The absence of someone from the Trump administration did not create a vacuum filled by China. On the contrary, the five speakers from the PRC were outnumbered three-to-one by the 15 Americans who spoke. Yet the program was not stacked against Beijing. Brainstorming in public is not China’s forte. In any conference that invites originality, creativity, and diversity, China is structurally disadvantaged by its authoritarian system, which limits what people are willing to say. Why invite speakers who are limited to thinking and speaking inside the box traced by a one-party line?
Only one Chinese think tank was among the town hall’s 44 sponsors and partners—the China Institute of International Studies (CIIS), an adjunct of China’s foreign ministry. Beijing actively promotes Chinese centers of research and opinion as no less deserving of praise and influence than their counterparts in democratic countries. But that campaign for global legitimacy is not helped by the oxymoronic status of free thinking and speaking in an unfree society.
A case in point is the Pangoal Institution, an ostensibly non-governmental think tank in Beijing. On its website, it upholds “objectiveness, openness, inclusiveness,” and “innovation.” Yet in 2018, its president warned China’s think tanks to shun “the Western model” of what a think tank should be; eschew “so-called ‘independence’”; and adhere instead “to the leadership of the [Chinese Communist Party] and socialism with Chinese characteristics.” The risk of not channeling the groupthink required by the CPC was implied, as was the need to think “Xi Jinping Thought,” a guideline added to the CPC’s constitution in 2017.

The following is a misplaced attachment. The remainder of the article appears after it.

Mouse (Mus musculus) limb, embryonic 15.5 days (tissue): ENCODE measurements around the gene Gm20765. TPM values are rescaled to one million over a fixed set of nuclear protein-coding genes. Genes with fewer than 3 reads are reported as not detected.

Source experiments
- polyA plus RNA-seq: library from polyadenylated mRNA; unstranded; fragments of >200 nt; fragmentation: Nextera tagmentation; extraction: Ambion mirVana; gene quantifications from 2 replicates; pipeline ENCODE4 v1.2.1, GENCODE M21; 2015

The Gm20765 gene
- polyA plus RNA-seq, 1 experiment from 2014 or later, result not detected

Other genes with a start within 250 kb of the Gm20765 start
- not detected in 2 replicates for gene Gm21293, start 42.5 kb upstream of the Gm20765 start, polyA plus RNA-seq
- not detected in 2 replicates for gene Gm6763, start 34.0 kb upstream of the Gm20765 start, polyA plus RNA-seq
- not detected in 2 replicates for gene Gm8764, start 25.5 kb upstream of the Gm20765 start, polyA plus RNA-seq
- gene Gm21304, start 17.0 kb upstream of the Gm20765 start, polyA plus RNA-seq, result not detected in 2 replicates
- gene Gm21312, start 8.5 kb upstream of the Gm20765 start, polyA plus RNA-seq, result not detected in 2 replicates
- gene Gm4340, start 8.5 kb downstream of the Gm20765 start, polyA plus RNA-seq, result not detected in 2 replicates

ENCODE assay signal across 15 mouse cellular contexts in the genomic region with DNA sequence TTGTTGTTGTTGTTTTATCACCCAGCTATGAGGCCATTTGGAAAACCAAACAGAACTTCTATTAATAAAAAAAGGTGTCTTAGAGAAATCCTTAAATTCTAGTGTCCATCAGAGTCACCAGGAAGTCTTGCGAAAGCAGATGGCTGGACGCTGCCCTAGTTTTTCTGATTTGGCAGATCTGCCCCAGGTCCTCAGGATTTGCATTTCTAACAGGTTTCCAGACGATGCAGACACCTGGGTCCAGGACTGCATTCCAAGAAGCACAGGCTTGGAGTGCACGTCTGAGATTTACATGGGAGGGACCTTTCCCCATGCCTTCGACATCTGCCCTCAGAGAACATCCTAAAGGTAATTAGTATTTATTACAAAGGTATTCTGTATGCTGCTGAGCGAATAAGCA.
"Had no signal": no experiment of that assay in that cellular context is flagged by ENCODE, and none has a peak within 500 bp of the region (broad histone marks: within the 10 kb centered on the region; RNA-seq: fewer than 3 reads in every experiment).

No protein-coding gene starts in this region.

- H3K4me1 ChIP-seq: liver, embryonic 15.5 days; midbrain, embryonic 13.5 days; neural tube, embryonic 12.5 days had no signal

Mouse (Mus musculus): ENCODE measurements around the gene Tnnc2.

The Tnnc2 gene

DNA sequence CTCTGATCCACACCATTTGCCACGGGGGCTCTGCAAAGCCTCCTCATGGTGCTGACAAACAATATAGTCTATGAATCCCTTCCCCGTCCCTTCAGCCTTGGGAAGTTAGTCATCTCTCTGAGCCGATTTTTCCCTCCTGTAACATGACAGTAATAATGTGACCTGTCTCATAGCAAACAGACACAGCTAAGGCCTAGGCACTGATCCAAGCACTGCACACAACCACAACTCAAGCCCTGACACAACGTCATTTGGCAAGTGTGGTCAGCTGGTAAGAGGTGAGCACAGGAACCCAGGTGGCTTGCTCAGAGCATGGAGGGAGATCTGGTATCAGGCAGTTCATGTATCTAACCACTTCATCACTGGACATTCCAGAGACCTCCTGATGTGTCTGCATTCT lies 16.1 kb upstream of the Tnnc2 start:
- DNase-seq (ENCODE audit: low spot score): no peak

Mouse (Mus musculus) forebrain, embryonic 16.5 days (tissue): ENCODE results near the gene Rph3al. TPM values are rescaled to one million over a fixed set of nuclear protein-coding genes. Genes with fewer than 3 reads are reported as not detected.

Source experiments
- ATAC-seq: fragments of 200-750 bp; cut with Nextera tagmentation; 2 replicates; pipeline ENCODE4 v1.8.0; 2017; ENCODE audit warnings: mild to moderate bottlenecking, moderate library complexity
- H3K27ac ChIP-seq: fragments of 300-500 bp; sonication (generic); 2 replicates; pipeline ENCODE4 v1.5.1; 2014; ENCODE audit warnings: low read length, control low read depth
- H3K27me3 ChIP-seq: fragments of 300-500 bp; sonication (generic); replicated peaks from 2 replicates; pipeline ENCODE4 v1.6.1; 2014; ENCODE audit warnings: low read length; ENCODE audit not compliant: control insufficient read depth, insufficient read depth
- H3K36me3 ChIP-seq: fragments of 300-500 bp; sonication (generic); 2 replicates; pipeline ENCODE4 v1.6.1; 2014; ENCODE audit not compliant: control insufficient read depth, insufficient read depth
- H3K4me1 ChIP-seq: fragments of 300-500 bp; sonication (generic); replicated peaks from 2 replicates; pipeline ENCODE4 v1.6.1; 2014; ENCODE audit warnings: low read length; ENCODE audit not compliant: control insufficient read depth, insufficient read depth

China’s handicap in free speech and candor was also implicitly displayed at the very end of the conference, in its 12th and final panel. Harvard’s Joseph Nye and a balanced set of Washington-based analysts freely and critically discussed a range of sensitive issues in foreign and domestic policy including the jeopardized transition to a Joe Biden presidency. The event was coordinated with the Center for Strategic and International Studies, one of three American think tanks chosen by FPCI to partner in holding the town hall.
Even more telling than the remarks the Americans made at that final panel, however, was its title, chosen by Djalal and the FPCI, which amounted to a collective sigh of relief after Donald Trump: “Welcome Back, America!” The welcome suggested that the challenge of “Rebuilding from the Covid-19 World” posed by the Global Town Hall could not be met without the United States fully on board, as if, once on board, Joe Biden would do the right thing.
In November 2019, by a two-to-one margin, elite respondents in Southeast Asia named China over the U.S. as the outside power with the most “political and strategic influence” in their region. But of those who picked China, merely 15 percent welcomed Chinese influence, a fraction of the 53 percent of U.S.-choosers who welcomed American influence.
Soft power is perishable. Goodwill can be transient. But the pop-up Global Town Hall put together so creatively by Djalal and his colleagues in Indonesia, apart from its value as an experiment in worldwide policy discourse, delivered an encouraging reminder: America is welcome. The anti-multilateral jingoism of Donald Trump has failed to destroy the willingness of Djalal, his colleagues, and policy influentials elsewhere in Southeast Asia to work with a United States that can once again, openly and self-critically, interact with others to achieve common goals.
Donald K. Emmerson heads the Southeast Asia Program at the Shorenstein Asia-Pacific Research Center in Stanford University. His latest publication is “The Deer and the Dragon: Southeast Asia and China in the 21st Century” (ed., 2020).